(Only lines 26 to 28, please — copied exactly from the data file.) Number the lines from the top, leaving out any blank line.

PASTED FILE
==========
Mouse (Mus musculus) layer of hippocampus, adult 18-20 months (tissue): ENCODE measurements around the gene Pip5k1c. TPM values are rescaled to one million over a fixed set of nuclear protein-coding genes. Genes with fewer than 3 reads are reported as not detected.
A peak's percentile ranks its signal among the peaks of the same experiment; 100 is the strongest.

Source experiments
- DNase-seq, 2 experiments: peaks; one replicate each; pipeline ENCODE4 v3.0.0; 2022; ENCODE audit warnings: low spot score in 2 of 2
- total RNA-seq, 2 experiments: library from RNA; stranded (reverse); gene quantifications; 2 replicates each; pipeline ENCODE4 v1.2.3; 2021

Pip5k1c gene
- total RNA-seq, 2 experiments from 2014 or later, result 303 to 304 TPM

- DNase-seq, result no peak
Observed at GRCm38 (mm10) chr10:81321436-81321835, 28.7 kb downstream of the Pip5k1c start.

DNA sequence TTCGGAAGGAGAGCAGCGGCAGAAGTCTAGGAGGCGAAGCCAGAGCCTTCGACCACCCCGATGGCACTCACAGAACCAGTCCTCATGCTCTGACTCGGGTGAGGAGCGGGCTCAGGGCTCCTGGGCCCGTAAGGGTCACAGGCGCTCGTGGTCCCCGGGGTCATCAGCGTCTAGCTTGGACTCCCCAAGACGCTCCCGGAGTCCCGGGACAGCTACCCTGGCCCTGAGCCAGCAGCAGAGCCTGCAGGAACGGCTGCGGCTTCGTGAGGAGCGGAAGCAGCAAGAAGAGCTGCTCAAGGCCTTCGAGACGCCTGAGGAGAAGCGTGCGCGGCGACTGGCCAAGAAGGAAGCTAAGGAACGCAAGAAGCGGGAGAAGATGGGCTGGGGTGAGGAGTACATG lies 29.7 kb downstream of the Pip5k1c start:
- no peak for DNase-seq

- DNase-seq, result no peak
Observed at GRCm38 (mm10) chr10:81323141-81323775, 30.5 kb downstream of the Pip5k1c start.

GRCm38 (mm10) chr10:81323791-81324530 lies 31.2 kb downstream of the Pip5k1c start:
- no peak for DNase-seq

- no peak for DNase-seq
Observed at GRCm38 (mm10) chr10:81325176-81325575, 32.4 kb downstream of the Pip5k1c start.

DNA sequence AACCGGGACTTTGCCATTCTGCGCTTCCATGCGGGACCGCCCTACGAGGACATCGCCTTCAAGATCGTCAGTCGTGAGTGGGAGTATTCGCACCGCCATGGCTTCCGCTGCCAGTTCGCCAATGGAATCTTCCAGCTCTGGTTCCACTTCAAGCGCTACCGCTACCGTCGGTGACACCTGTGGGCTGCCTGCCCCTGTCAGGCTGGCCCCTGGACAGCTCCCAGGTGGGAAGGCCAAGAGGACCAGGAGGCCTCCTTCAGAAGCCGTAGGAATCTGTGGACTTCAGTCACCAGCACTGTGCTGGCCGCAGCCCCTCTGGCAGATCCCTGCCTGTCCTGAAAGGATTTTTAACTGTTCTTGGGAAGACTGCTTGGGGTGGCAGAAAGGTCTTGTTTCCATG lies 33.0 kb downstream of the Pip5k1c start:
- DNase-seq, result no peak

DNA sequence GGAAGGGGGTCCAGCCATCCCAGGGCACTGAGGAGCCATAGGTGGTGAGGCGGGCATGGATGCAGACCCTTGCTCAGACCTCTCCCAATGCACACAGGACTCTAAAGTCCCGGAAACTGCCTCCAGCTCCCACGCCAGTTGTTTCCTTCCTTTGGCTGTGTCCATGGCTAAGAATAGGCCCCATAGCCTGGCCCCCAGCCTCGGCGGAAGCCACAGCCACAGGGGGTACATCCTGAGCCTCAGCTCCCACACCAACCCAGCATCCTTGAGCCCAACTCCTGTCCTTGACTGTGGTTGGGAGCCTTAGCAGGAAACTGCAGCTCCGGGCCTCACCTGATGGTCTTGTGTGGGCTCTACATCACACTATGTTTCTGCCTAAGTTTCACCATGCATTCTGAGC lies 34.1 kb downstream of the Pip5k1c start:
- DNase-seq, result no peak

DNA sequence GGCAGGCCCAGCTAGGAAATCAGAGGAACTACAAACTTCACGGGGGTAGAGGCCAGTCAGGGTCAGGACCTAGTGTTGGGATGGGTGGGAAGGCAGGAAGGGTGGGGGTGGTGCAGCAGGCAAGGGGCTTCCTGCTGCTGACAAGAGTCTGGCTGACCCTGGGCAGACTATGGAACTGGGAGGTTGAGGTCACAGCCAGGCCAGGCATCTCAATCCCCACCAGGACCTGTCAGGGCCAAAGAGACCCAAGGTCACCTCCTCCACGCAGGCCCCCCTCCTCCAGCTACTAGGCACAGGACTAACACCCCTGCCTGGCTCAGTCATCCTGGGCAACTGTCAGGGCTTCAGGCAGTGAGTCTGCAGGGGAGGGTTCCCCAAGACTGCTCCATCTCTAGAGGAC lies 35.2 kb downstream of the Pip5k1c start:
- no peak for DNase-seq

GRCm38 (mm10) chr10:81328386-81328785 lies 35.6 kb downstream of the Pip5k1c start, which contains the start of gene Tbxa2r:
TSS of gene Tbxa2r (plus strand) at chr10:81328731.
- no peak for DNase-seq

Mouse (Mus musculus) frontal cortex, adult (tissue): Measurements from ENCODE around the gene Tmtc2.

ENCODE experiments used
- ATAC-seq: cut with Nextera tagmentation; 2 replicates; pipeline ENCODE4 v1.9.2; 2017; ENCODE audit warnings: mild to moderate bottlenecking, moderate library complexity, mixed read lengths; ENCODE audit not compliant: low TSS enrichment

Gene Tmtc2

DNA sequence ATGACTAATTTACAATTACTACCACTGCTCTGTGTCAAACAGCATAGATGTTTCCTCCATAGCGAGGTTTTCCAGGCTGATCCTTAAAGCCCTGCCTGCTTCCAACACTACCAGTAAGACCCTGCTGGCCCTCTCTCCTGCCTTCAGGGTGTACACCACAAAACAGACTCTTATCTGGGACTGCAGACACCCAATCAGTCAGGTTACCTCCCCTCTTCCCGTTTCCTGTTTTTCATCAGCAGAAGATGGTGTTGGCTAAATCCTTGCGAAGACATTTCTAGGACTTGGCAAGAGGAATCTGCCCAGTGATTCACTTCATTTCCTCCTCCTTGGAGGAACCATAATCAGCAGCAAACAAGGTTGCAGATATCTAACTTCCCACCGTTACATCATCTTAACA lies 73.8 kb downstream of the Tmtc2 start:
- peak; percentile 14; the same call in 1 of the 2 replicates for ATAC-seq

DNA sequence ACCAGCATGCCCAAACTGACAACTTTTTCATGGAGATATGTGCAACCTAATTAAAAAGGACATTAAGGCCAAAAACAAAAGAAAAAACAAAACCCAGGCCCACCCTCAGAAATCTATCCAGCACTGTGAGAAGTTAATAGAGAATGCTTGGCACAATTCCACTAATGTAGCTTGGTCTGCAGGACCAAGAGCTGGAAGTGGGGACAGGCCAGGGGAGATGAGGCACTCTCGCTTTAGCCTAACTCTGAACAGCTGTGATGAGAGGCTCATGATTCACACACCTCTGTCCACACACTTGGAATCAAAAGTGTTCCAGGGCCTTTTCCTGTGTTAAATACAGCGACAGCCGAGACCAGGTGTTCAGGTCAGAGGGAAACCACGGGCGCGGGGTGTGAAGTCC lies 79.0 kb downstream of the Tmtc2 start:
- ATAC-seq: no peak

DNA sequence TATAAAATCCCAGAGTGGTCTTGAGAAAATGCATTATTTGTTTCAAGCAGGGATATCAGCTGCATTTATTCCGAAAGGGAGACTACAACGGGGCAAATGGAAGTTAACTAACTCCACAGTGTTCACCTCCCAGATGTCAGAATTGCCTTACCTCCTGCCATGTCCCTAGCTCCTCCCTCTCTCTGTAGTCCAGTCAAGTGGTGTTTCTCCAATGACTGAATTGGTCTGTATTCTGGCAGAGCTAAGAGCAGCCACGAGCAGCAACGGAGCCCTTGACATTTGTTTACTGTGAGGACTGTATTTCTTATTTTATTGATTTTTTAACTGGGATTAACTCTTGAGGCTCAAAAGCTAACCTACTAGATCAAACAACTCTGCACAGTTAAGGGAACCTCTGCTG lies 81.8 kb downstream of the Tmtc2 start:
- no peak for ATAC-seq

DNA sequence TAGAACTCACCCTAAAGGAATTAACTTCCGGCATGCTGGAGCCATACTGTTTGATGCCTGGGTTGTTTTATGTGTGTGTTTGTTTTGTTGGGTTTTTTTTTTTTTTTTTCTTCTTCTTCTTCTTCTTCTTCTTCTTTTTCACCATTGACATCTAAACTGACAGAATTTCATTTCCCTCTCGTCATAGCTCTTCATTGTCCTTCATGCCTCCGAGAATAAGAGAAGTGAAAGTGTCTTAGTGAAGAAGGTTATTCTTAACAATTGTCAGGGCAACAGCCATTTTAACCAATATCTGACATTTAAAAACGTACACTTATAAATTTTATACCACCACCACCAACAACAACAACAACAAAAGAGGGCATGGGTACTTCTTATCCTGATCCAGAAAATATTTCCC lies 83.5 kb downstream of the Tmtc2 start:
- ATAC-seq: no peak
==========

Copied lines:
- no peak for DNase-seq

Mouse (Mus musculus) frontal cortex, adult (tissue): Measurements from ENCODE around the gene Tmtc2.

ENCODE experiments used